In mid-May, the Esotouric gang set off to hike in one of the most sacred and seldom-visited of California’s 49 State Historic Parks: Tomo-Kahni.
Located at the end of a steep dirt road on a ridge of the Tehachapi Mountains, Tomo-Kahni was for centuries the winter settlement of the Kawaiisu people, a tribe of hunter-gatherers famed for their basketry skills and high protein trade goods, including chia seeds and pine nuts.
Despite the coming of the Spanish and later the Americans, the tribe maintained their ancient seasonal traditions through the early 1900s, living in simple juniper bough huts, some of which which still survive in the form of stone circle footprints.
But Los Angeles’ insatiable thirst for water brought industry to the little town of Tehachapi, and the younger Kawaiisu began to migrate down to take high-paying jobs in the Monolith Portland Cement Company plant. The Owens Valley aqueduct was built from good Tehachapi limestone, and by the time it was finished, so was the old life up in the mountains.
Kawaiisu still live in the region, but have adopted modern ways. It was the tribal elders who worked with anthropologists and the State Parks Department to ensure that Tomo-Kahni was preserved as an interpretive site for future generations to explore.
Tomo-Kahni isn’t like other State Parks. You don’t pull up to a paved parking lot dotted with interpretive signs and rattlesnake warnings, and you won’t meet other hikers, their dogs or loud children on the trail. The only access to this sheltered spot is on the occasional tours hosted by trained guides who can interpret the fascinating artifacts that dot the hillsides leading up to the grand spirit cave at the mountain top.
We left Los Angeles early to join our group at the Tehachapi Museum, located just off the charming main drag in Kern County’s decommissioned Depression-era library. After a brief orientation and gear check, drivers were provided with directions to the semi-secret site, and our caravan took off down the highway. We passed the hulking Monolith plant, then swung up into Sand Canyon, with its hand-painted protest signs opposing wind farming. And soon, we were bouncing up a rough sandy road to the trailhead gate.
Our little group set out along the park’s unusual powdery red sand path, which in the wet season expands to many times its volume and releases old artifacts hidden deep within.
The treeless, scrubby hills had once been heavily forested with pine and oak, but the massive 7.7 earthquake of 1952 altered the water table, and Tomo-Kahni lost its life-giving open stream. While plants still grow, including some stands of reeds clearly sapping up the subterranean remnants of the old flow, the landscape is today much changed from that which sheltered the Kawaiisu.
Soon we came to a colorful lichen-dotted flat rock ledge, which our guides informed us had been the communal grinding station. Hundreds of deep bowls worn into the sandstone rock face provided a surface against which to mash nuts and acorns for cooking and storage, as well as a social space for the tribal women. The past was powerful as we peered into the natural bowls scraped from long use by the original Californians.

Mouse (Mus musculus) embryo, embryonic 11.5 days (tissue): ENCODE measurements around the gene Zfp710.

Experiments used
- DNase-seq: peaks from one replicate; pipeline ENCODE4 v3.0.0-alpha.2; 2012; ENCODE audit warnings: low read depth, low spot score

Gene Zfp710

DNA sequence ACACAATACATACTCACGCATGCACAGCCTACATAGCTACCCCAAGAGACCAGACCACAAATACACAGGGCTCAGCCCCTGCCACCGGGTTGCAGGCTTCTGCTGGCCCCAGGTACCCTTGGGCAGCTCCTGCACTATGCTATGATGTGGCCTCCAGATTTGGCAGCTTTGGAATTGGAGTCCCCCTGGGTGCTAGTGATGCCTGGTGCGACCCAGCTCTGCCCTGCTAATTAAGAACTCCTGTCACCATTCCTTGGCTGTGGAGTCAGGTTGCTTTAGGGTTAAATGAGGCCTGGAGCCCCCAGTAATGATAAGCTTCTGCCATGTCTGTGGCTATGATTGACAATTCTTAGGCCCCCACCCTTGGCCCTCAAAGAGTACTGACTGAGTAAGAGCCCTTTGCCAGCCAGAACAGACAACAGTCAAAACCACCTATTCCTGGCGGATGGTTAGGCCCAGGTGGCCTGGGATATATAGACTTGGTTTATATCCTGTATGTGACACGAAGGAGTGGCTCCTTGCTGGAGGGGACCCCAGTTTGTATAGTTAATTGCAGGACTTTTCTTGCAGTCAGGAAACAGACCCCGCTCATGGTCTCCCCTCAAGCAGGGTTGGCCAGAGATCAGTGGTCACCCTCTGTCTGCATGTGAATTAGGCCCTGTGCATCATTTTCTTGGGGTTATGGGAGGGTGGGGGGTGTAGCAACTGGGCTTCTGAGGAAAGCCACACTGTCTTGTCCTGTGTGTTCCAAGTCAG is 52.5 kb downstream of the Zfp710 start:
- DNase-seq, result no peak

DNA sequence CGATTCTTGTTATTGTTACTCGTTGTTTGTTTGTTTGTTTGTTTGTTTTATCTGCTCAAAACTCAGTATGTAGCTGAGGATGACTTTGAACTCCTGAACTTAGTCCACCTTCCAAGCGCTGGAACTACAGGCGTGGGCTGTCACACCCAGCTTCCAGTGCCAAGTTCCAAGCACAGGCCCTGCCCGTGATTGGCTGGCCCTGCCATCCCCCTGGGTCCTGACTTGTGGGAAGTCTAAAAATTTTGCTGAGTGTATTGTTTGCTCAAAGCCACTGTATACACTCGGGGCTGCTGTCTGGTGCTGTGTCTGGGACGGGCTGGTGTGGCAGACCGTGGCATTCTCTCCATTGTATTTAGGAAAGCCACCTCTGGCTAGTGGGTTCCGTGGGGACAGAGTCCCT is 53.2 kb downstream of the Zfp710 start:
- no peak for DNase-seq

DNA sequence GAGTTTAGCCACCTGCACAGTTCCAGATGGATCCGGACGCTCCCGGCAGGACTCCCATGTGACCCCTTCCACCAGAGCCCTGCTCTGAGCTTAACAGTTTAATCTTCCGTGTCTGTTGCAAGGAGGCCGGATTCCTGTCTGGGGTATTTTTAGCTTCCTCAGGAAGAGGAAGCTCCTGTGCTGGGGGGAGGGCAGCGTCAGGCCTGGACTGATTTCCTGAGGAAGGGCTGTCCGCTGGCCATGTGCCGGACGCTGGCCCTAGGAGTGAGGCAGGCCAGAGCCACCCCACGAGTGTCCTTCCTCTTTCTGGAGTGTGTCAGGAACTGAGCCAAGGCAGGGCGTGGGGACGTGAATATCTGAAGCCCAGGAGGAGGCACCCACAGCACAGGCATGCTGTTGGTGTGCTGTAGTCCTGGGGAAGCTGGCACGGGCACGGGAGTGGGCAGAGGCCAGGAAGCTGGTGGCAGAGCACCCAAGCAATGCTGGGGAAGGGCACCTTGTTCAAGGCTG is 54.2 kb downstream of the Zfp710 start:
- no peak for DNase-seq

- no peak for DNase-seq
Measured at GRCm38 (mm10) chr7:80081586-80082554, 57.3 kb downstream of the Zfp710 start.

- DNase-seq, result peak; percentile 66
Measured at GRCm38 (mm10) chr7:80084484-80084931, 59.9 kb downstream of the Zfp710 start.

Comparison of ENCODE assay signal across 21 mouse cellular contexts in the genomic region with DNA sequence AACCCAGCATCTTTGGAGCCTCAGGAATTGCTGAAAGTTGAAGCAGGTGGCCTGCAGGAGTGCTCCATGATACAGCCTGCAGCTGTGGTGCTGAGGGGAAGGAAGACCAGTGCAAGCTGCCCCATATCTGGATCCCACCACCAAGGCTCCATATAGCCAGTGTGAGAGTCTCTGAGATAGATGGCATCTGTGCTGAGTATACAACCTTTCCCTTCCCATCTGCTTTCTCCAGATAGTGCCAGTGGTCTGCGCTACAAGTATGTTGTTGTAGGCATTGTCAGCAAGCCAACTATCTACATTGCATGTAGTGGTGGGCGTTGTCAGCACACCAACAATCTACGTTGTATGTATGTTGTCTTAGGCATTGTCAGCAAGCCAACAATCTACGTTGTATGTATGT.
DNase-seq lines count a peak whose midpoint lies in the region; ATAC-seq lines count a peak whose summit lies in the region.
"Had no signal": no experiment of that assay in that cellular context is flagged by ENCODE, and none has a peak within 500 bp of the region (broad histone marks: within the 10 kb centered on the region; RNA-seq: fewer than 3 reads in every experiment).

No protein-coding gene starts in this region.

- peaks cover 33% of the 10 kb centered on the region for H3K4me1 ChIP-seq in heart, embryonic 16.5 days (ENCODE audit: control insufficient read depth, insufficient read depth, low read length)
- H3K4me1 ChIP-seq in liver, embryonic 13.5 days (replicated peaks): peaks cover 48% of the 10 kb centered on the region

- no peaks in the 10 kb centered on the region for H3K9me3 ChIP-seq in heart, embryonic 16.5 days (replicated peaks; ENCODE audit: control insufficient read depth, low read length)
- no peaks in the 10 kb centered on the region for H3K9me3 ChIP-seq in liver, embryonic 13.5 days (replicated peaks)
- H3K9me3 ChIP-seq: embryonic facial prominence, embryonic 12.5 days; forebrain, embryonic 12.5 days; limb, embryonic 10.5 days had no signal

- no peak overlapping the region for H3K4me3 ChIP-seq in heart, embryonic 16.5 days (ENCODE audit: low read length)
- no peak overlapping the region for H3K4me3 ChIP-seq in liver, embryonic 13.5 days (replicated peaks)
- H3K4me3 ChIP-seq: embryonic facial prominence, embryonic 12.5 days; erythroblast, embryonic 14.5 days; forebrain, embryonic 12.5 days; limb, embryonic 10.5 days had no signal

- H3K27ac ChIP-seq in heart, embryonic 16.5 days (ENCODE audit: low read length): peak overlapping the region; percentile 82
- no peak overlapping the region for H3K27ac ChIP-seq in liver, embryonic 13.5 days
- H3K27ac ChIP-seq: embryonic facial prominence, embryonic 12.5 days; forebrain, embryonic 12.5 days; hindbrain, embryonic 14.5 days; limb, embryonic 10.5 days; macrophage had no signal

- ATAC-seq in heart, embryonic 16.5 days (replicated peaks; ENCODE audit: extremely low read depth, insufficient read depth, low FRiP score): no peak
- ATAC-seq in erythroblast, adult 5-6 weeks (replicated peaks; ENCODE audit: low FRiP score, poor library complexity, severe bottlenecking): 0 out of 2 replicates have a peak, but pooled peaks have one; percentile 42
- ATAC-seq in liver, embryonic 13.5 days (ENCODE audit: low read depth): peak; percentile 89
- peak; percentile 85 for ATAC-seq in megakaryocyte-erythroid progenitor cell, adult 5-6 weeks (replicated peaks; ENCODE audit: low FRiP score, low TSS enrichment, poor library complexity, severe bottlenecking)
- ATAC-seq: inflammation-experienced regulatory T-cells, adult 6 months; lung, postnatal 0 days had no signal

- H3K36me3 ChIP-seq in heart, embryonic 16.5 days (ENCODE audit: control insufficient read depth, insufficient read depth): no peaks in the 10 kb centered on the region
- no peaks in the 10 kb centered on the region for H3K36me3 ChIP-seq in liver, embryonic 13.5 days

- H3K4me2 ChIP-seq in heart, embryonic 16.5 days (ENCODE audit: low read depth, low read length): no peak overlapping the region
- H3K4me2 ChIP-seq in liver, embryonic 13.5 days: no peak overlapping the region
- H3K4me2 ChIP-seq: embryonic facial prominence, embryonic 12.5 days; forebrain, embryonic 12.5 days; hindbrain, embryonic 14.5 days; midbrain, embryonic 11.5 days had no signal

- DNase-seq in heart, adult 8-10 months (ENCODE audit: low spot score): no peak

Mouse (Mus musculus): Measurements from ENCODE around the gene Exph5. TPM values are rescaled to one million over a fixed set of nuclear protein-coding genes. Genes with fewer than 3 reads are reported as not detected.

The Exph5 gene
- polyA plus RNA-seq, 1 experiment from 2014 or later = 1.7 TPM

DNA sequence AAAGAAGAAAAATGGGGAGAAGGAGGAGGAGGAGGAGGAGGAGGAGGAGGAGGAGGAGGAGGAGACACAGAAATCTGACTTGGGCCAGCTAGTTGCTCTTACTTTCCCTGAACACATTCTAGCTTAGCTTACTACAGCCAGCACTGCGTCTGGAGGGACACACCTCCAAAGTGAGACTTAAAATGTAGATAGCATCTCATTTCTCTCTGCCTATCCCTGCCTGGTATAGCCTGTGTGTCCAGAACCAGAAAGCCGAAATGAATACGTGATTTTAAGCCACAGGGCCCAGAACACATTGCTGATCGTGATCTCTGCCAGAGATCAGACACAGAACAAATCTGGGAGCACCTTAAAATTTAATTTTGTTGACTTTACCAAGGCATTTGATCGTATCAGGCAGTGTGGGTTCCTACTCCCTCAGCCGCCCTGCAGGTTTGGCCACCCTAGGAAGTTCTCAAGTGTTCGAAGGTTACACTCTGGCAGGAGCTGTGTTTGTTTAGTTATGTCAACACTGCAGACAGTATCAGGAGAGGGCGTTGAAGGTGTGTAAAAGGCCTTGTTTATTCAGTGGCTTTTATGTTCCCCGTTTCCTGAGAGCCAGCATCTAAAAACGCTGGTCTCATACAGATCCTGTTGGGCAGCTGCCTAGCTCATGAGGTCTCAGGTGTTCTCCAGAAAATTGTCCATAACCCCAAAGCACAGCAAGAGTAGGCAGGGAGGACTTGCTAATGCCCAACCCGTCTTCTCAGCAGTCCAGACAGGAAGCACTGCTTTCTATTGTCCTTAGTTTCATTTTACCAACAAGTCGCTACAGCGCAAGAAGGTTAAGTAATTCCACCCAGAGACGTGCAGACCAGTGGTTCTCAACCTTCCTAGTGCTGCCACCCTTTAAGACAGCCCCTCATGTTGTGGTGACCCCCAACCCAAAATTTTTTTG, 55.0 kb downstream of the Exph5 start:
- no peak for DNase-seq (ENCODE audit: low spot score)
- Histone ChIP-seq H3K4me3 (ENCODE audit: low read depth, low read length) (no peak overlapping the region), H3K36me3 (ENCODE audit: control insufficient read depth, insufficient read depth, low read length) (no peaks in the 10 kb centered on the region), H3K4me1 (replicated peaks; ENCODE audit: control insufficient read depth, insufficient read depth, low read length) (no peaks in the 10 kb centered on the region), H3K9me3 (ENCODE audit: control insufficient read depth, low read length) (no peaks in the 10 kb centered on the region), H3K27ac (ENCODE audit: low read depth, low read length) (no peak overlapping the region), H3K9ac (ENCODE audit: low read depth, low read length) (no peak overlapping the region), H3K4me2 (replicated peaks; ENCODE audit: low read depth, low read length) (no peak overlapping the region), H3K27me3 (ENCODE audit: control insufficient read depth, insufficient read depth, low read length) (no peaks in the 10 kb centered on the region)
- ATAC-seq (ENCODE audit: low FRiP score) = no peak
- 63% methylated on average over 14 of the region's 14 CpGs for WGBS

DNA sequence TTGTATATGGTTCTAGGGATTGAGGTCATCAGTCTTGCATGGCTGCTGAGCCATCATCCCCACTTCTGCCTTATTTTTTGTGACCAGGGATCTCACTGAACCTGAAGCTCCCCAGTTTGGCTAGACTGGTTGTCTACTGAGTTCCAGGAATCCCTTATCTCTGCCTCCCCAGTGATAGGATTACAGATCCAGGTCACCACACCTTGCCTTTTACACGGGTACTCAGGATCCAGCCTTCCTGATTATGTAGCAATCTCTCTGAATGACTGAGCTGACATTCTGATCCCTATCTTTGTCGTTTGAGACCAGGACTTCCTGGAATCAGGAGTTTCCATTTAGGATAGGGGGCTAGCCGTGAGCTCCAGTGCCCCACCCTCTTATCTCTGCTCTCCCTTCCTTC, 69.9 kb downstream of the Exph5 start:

But our destination was higher, and the day was getting hot. We shouldered our packs and trudged up the shadeless paths, bound for Medicine Cave at the top of the mountain ridge.
The Kawaiisu believe that a powerful spirit called Grizzly Bear ushered all of the spirits of the animals out of the underworld through a narrow gap in the rocks high atop Tomo-Kahni. As each spirit emerged, it chose an animal to inhabit–although some became locked within stone forms, which explains the rabbit and turtle-shaped boulders near the Medicine Cave.
Approaching Medicine Cave is an intimidating experience. High in the rocks sits a massive raven’s nest, its tender residents guarded by fierce black parents. As the path switches back, a visitor feels exposed upon the open hill, knowing that the holy place is just around the bend and out of sight. Gnarled, wind-hewn boulders suggest monstrous faces and hulking forms.
And then we arrive. Medicine Cave is a broad, shaded opening in the ancient stone, with deep overhangs giving way to the mystic fissure from which the Kawaiisu say all life emerged. It was cool in the shelter of the rock, and strange. On the walls are ageless pictographs: spirals, handprints, prey animals stalked by hunters and a strange splayed figure that might represent a pelt or sea mammal or the formless spirits waiting in the rock.
Medicine Cave is a living temple. Although access is limited for the general public, members of the Kawaiisu tribe still visit this ancient place to pray and leave offerings.
The sight of a thread-wrapped medicine bundle reminded us of the great power this sacred place still possesses for the people of the mountain. After a short break to rest, eat and chat with our fellow travelers, we quietly gathering our things, and started off back down the path.
There was one last site to see on the path back. Nettle Spring is a deep split between two rocks, lined with the spiky nettle bushes that were used for fiber and medicine. Tribal elders say this was a place where women retreated for ritual purposes. The rock here is heavily scored with vertical lines covered over with red pigment, but the meaning of these marks remains elusive.
It felt strange to climb into our car and drive back into the 21st Century–even so sleepy a 21st Century as is found in the village of Tehachapi.
We stopped in at Kohnen’s German bakery for hearty sandwiches, beer and old world pastry, to ease ourselves back into the now as gently as possible. Then it was off on another adventure… but that story will have to wait for another day.
See all of Chinta Cooper’s photos from our visit to Tomo-Khani and Tehachapi here.
And if you’d like to reserve a spot on one of these very special excursions into ancient California, more info is here.